Judgement is something I lacked when young. Sure, it led me into doing some silly things, but it’s not that sort of poor-judgement I regret. We all need our war stories and my lack of judgement – especially under the influence of alcohol – led to me collecting my fair share.
But that youthful and exuberant lack of judgement is irrelevant. Lacking judgement when young leads to poor decision-making, which can have life-long consequences for our careers. Not only can we pursue inappropriate career goals, we can make some disastrous errors when deciding between two (or more) paths for our future.
Yet poor judgment is perhaps inevitable when young. We lack the wisdom of experience and, often quite rightly, dismiss the guidance of others (perhaps our parents) as the lectures of a previous and out-of-touch generation.
Nonetheless, bitter irony has it that our early decision-making years are the most vital for our future, making strong judgement a key need at the very moment we’re most likely to lack it. Advice is therefore advisable, despite the fact many young people react negatively to the advice of others, perhaps assuming they’re being condemned or criticised. Indeed, we can get to the stage where every nerve in our body wants to avoid or reject advice: often for no better reason than the fact it’s coming from them (parents/teachers/siblings/the confident).
That said, seeking advice is an awkward dilemma even for those that have developed good judgement. It has obvious benefits, but also hidden dangers. If we source counsel from our elders we risk being herded towards their (perhaps vicarious) goals, which are unlikely to fully match our own. Yet we’re also vulnerable when seeking advice from peers – perhaps those we perceive possess stronger judgement than our own. Maybe they’ve spotted our listlessness and are keen to press-gang us into becoming a crewman for their goals.
This was certainly my fate – in fact, so poor was my judgement I’d willingly subject myself to such enlistment: even seek it. Why not? This person clearly had clear objectives and knew how to pursue them. Outsourcing my decision-making to them felt like the best available option, perhaps thinking some of their Midas-touch was bound to rub off.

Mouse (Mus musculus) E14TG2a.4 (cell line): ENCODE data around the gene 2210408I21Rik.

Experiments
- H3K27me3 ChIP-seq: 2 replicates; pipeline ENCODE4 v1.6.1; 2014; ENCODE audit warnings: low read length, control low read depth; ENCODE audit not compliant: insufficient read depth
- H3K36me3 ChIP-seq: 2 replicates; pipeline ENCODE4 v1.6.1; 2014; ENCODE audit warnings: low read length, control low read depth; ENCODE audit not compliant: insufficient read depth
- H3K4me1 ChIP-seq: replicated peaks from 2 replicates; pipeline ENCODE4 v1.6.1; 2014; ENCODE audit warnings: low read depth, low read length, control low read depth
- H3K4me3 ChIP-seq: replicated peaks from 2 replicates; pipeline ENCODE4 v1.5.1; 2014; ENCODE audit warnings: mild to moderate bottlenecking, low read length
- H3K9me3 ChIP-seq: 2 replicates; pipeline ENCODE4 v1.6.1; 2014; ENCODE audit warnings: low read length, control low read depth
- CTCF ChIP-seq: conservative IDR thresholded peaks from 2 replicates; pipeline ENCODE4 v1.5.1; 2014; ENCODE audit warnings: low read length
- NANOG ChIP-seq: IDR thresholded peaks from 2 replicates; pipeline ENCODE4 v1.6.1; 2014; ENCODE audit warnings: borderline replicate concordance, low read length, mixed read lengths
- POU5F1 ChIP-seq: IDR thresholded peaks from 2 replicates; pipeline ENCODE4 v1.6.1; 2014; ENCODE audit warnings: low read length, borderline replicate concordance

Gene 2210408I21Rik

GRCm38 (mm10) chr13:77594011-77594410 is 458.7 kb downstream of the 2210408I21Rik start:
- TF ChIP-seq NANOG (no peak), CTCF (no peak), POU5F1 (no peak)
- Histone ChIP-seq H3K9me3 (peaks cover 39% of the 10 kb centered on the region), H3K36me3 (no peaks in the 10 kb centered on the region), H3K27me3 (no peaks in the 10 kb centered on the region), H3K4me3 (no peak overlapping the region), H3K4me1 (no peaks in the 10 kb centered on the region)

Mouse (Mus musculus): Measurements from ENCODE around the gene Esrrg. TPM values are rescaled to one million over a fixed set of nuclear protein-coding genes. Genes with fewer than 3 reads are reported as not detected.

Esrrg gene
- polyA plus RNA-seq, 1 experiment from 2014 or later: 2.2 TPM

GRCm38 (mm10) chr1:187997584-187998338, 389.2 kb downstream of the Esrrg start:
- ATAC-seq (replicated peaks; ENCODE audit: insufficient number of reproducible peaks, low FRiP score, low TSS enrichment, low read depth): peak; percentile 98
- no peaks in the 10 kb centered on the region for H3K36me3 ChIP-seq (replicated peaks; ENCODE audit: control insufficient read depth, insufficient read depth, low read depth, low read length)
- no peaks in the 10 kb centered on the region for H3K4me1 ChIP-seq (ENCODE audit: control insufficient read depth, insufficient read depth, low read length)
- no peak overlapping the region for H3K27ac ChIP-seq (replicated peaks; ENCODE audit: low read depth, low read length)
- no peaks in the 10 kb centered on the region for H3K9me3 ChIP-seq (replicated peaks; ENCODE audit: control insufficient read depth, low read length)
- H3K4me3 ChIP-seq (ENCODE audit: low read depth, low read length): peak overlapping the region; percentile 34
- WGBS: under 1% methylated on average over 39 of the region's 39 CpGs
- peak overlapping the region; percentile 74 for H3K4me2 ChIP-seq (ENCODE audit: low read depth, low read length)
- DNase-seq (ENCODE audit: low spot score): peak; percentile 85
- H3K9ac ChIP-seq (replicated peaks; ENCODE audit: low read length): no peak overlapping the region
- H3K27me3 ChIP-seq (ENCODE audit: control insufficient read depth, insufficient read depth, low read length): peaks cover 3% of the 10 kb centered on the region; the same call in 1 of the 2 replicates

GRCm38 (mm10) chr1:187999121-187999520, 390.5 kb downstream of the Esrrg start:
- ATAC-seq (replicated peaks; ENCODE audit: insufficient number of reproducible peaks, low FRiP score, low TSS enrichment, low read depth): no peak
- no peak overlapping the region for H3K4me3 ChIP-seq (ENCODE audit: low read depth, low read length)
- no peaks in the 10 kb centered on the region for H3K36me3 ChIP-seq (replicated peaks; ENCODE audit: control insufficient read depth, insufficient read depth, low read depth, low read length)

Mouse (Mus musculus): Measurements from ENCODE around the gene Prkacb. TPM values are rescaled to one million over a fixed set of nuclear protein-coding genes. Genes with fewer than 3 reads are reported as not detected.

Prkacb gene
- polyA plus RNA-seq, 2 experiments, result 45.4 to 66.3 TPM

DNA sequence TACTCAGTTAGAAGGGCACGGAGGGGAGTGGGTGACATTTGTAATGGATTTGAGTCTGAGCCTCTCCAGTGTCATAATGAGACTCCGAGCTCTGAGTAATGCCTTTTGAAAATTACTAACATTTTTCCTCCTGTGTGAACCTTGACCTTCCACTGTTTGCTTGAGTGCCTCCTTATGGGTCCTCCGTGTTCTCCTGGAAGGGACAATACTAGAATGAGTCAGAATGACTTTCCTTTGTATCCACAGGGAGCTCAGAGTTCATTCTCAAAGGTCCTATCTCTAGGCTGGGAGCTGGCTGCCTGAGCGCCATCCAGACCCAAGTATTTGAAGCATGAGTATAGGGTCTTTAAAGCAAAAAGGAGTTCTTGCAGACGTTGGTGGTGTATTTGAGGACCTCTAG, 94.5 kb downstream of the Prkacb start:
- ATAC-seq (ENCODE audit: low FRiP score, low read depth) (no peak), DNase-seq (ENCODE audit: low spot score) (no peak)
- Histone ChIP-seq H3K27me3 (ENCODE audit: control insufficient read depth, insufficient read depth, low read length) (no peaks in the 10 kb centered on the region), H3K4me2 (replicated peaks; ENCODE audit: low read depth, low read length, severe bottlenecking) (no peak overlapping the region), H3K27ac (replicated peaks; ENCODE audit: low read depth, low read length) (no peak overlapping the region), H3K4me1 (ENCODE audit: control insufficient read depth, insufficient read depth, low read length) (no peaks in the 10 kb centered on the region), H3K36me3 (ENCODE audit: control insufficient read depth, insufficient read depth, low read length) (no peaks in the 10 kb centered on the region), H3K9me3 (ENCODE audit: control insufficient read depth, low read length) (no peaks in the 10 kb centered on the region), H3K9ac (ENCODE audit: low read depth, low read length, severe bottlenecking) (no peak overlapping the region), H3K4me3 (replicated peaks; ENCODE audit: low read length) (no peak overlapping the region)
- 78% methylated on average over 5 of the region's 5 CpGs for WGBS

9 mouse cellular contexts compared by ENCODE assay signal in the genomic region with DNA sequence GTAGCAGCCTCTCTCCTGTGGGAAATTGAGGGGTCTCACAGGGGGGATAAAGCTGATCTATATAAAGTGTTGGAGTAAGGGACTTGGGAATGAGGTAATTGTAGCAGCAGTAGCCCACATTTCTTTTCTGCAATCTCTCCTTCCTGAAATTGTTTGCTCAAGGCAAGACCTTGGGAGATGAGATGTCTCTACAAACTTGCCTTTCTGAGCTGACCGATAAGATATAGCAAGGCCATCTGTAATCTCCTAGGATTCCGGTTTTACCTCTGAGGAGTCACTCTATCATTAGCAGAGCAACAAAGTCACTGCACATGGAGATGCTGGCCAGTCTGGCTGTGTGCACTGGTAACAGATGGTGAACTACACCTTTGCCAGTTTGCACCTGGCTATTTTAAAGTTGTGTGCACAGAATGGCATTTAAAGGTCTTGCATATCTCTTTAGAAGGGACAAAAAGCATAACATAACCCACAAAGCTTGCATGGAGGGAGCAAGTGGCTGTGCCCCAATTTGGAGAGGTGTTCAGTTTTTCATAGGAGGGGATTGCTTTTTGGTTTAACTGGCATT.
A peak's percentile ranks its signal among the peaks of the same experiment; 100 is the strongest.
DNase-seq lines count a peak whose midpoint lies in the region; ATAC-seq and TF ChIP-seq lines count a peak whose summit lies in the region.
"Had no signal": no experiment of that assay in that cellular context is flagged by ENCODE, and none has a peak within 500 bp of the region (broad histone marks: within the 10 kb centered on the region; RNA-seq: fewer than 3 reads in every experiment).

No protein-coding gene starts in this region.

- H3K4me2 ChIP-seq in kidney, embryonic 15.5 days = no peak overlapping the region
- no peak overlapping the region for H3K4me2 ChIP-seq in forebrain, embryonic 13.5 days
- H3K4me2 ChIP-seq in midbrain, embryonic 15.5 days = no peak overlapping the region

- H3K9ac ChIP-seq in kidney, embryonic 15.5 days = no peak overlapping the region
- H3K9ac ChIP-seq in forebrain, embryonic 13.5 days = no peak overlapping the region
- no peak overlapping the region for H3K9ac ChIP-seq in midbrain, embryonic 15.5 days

Alas, this is the fate of far too many – meaning they seek counsel (or receive it unsolicited) without the necessary tools to be anything other than the recipient of the other person’s prejudices or needs.
To me, the reason for this is obvious. Perhaps due to poor confidence or fear of failure, those seeking the advice of others usually lack strong goals.
Without goals, they have no direction. And without direction they cannot plan. And without plans they have no benchmark by which to judge others’ advice. This destroys their judgement – making them, at best, drifters (perhaps resentful of others in a Holden Caulfield type way), and, at worst, fodder for the motivated (including on the criminal fringes).
Yet developing strong judgement is easier than we think. There’s no alchemy – it’s simply the application of strong goal-setting, which entails the following (further explained in both my current books):
1) Establishing your true values. What do you really – unshakingly – believe in? This may take time to establish. Think hard, and then write these values down – they should be your guiding principles throughout your life,
2) Picturing yourself in a decade’s time. Yes, 10 years is a long time, so we can really change our life in that period. So let’s work out what the end-result really – really – looks like.
3) Again, write it down. Don’t just visualize it. Get it on paper: using present-tense language (Year 10: I’m living in a five-bedroom 18th century rectory on the north Norfolk coast with my wife, two kids, a dog, cat and donkey).
4) Do the same for the milestones. Crucially, those 10 year goals are 10 years away. So we have time to achieve them. But what are the necessary milestones? Work your way backwards – year five, two, one – where do we have to be at each anniversary to make that 10-year goal a reality? Write down the milestones too.
5) Don’t stop at year one. That one-year anniversary is pretty close. So what about in six months? What must be in place to meet that one-year goal? And what about three months, two months and one month? Yes, yes: write it all down.
6) This is starting to look like a proper plan, but we’re not finished. We should divide the one month goal into tasks: things to research, people to meet, forms to fill in. And then we should convert those tasks into weekly goals, before calculating our next step and how we’re going to achieve it. Important: only for the very next step has the word “how” appeared. For all other steps, the “how” is irrelevant.
We now have one hell of a path. One that will improve our judgement 100-fold. In fact, so strong will be our judgement that we can seek counsel from anybody (even our dreaded elders) because we’re now asking the right questions. No longer are we asking “what do I do?” or even “should I do this?” Now we’re asking “how do I do this?” and “can you help me achieve this step?”
We’re stating firmly our intention to do something. We’re just wondering whether they can be an aid to our execution. We’ve recruited them, in other words, which is quite a turnaround.